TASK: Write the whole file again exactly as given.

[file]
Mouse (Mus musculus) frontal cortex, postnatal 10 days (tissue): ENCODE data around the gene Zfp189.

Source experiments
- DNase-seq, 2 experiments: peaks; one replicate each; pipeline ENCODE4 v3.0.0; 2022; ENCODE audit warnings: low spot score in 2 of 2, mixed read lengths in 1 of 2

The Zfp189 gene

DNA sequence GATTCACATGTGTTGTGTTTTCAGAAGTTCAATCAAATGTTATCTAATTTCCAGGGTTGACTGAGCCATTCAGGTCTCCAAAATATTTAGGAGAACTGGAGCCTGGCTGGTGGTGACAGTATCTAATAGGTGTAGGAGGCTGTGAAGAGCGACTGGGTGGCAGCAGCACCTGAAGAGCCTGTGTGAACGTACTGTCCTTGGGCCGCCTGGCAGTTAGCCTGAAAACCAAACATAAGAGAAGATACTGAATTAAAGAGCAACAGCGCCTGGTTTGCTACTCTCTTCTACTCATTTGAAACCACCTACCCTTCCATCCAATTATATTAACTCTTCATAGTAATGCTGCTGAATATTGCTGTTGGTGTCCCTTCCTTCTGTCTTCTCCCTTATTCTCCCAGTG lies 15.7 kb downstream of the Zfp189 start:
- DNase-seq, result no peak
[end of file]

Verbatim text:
Mouse (Mus musculus) frontal cortex, postnatal 10 days (tissue): ENCODE data around the gene Zfp189.

Source experiments
- DNase-seq, 2 experiments: peaks; one replicate each; pipeline ENCODE4 v3.0.0; 2022; ENCODE audit warnings: low spot score in 2 of 2, mixed read lengths in 1 of 2

The Zfp189 gene

DNA sequence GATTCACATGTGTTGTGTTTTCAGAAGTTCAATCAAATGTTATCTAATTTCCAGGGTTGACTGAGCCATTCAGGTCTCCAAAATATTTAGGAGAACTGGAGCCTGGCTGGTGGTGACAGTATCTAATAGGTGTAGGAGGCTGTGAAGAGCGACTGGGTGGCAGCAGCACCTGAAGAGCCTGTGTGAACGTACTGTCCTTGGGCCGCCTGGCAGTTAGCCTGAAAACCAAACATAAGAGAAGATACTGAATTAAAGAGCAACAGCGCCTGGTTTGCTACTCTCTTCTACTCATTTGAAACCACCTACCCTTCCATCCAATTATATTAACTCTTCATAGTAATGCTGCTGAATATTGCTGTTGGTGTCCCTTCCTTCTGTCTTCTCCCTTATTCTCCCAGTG lies 15.7 kb downstream of the Zfp189 start:
- DNase-seq, result no peak